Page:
Social engineering attacks can seriously compromise your organization’s security and result in costly downtime and data theft. The reason they’re so effective? Social engineering attacks leverage human error and psychology, something that is very difficult for organizations to protect themselves against. This article looks at 8 of the most common types of social engineering attacks, offering actionable tips on how to best protect your organization from social engineering cyberattacks.

What is a social engineering attack?

Social engineering attacks are cyberattacks that exploit human psychology to breach cybersecurity infrastructures and extract sensitive data. These are some of the hardest cyberattacks to protect against because of the human element.

In an organizational context, a social engineering attack will be facilitated by employees inadvertently giving away sensitive information or compromising the integrity of your system’s security framework. Social engineering attackers employ various psychological techniques designed to induce the victim into trusting them, lowering their defenses, and ultimately becoming an unknowing accomplice to their cyberattack.

How does a social engineering attack work?

Although social engineering attacks can manifest differently depending on the strategy used, in general, this is how a social engineering attack occurs:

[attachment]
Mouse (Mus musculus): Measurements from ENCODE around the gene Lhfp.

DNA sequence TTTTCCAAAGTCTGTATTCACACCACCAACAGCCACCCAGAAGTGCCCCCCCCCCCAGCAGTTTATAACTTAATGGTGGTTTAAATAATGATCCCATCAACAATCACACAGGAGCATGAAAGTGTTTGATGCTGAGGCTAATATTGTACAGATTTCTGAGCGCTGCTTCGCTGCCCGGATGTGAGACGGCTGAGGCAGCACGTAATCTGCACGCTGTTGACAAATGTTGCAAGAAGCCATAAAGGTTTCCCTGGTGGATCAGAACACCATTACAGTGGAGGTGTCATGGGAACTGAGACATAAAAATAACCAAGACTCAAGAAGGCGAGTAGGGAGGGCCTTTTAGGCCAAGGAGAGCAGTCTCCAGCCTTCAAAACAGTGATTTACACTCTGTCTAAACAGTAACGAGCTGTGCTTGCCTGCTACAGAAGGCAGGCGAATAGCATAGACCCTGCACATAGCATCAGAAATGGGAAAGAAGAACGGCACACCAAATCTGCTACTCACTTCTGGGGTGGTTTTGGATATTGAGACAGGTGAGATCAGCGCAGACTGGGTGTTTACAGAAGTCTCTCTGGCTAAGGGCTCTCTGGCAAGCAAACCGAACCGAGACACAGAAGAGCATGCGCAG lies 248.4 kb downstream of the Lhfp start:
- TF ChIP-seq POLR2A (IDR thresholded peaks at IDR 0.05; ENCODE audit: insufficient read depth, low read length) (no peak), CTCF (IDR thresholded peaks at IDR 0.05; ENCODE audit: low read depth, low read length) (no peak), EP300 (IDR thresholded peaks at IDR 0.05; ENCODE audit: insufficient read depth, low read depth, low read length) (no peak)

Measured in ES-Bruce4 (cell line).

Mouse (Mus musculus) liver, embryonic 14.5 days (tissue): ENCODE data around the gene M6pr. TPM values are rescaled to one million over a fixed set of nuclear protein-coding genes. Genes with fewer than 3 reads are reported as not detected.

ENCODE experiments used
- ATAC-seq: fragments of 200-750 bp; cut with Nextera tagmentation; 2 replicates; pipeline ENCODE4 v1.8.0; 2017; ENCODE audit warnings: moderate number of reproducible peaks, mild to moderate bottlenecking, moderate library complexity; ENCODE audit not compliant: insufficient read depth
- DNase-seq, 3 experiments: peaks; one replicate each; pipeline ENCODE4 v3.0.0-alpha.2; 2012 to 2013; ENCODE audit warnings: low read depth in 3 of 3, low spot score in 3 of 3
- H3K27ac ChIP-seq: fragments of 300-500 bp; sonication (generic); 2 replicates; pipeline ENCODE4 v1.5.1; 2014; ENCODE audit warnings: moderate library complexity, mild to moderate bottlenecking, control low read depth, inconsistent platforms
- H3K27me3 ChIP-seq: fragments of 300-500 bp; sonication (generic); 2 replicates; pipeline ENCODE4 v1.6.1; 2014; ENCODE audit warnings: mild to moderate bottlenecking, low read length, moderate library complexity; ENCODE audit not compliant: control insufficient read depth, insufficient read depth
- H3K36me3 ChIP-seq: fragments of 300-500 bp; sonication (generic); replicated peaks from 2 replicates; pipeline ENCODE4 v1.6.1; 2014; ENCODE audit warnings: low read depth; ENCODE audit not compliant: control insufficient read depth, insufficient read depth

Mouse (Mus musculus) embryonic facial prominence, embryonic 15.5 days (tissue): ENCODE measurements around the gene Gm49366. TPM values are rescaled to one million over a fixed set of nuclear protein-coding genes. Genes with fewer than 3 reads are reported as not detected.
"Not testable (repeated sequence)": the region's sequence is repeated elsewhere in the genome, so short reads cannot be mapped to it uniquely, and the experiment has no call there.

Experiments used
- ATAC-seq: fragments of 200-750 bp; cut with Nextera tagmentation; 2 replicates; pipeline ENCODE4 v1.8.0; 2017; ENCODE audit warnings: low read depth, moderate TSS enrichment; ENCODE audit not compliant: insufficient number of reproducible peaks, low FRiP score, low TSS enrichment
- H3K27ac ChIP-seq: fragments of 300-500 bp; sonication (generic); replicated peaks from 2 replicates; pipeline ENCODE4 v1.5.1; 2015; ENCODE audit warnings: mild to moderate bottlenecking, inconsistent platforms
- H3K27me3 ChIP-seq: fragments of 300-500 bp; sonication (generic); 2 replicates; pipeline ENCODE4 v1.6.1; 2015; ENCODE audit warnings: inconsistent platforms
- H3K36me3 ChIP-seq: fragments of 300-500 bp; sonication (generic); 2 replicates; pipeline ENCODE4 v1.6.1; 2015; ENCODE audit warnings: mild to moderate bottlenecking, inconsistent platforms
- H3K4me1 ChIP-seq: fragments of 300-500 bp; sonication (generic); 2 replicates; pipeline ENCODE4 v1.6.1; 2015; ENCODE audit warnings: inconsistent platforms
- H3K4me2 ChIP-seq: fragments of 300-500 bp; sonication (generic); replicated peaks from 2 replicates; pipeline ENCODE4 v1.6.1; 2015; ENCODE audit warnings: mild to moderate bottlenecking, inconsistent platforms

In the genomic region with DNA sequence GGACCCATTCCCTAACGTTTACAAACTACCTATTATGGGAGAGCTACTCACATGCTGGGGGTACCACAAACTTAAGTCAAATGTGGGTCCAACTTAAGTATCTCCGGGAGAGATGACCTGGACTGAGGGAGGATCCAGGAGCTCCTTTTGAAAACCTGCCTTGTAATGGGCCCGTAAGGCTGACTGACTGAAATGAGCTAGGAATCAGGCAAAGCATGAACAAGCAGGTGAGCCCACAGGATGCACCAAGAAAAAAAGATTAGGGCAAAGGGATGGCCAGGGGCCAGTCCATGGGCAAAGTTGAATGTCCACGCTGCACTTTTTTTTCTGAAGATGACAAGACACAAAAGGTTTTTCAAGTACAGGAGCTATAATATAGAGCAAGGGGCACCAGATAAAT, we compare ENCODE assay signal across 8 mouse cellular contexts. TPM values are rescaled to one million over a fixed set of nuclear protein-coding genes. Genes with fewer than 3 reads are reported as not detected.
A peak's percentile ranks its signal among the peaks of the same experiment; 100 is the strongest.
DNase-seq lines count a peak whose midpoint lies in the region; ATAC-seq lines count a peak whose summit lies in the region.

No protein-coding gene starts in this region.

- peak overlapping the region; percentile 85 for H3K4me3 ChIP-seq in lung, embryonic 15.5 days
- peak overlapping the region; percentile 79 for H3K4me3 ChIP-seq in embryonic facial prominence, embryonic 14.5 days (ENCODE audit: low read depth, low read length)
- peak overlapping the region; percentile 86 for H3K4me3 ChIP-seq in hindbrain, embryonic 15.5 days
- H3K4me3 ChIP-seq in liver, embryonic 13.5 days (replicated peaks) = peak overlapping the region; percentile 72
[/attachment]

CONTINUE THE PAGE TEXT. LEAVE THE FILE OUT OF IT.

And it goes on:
1. Identifying the victim

The attacker identifies the potential victim and gathers any necessary contextual information ahead of executing the attack.

2. Approaching the victim

The perpetrator initiates contact with the victim on a false pretense, duping them into trusting the reason for the interaction.

3. Extracting information from the victim

The perpetrator begins to draw the desired information from the victim, then carries out the attack with the aim of either maliciously disrupting the operation of systems or extracting sensitive data.

What are the main types of social engineering attacks?

‘Social engineering attacks’ is an umbrella term that covers a whole range of different cyberattack strategies, all of which leverage human error and psychology.

Baiting

Baiting attacks are where attackers incentivize a victim with an appealing promise or reward in exchange for personal information, when in actual fact this is an avenue for the perpetrator to gain access to their system via malware infected applications, for example.

Phishing attacks

Phishing attacks are some of the most common social engineering attacks. Phishing involves email or SMS contact with a large group of victims that lures them into sharing data or information, accessing malicious sites, or opening malware-infected attachments. ‘Vishing’ refers to ‘phishing’ attacks that take place over the telephone.

Spear phishing

Spear phishing is a more focussed type of phishing attack. Instead of a broad victim pool, the perpetrator will deliberately identify and target their victims – usually specific employees within an organization – tailoring their SMS or email with details designed to add credibility to their attack.